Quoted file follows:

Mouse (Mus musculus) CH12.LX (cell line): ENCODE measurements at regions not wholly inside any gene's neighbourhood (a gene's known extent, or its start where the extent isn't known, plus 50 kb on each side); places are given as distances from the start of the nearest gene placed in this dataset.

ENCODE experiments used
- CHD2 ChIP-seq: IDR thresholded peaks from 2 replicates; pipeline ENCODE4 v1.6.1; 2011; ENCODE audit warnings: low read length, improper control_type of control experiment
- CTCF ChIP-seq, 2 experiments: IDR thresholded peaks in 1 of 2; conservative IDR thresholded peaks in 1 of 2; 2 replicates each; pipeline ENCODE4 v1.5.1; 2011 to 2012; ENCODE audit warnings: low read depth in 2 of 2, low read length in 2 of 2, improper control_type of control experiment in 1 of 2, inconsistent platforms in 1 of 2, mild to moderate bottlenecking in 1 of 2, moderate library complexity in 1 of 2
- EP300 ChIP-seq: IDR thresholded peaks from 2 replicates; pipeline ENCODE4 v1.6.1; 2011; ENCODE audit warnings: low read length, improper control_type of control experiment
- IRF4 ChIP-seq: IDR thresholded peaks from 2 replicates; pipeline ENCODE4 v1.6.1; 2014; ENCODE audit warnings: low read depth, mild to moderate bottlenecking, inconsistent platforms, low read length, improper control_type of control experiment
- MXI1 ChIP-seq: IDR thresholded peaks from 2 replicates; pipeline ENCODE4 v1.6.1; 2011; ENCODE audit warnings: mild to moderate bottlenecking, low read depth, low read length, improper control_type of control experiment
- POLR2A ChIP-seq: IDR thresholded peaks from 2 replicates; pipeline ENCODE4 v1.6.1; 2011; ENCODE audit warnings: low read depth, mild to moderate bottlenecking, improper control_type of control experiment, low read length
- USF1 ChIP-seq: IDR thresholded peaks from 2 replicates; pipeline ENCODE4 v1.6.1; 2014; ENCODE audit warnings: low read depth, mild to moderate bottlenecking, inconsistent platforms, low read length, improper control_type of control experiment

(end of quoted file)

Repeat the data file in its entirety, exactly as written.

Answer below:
Mouse (Mus musculus) CH12.LX (cell line): ENCODE measurements at regions not wholly inside any gene's neighbourhood (a gene's known extent, or its start where the extent isn't known, plus 50 kb on each side); places are given as distances from the start of the nearest gene placed in this dataset.

ENCODE experiments used
- CHD2 ChIP-seq: IDR thresholded peaks from 2 replicates; pipeline ENCODE4 v1.6.1; 2011; ENCODE audit warnings: low read length, improper control_type of control experiment
- CTCF ChIP-seq, 2 experiments: IDR thresholded peaks in 1 of 2; conservative IDR thresholded peaks in 1 of 2; 2 replicates each; pipeline ENCODE4 v1.5.1; 2011 to 2012; ENCODE audit warnings: low read depth in 2 of 2, low read length in 2 of 2, improper control_type of control experiment in 1 of 2, inconsistent platforms in 1 of 2, mild to moderate bottlenecking in 1 of 2, moderate library complexity in 1 of 2
- EP300 ChIP-seq: IDR thresholded peaks from 2 replicates; pipeline ENCODE4 v1.6.1; 2011; ENCODE audit warnings: low read length, improper control_type of control experiment
- IRF4 ChIP-seq: IDR thresholded peaks from 2 replicates; pipeline ENCODE4 v1.6.1; 2014; ENCODE audit warnings: low read depth, mild to moderate bottlenecking, inconsistent platforms, low read length, improper control_type of control experiment
- MXI1 ChIP-seq: IDR thresholded peaks from 2 replicates; pipeline ENCODE4 v1.6.1; 2011; ENCODE audit warnings: mild to moderate bottlenecking, low read depth, low read length, improper control_type of control experiment
- POLR2A ChIP-seq: IDR thresholded peaks from 2 replicates; pipeline ENCODE4 v1.6.1; 2011; ENCODE audit warnings: low read depth, mild to moderate bottlenecking, improper control_type of control experiment, low read length
- USF1 ChIP-seq: IDR thresholded peaks from 2 replicates; pipeline ENCODE4 v1.6.1; 2014; ENCODE audit warnings: low read depth, mild to moderate bottlenecking, inconsistent platforms, low read length, improper control_type of control experiment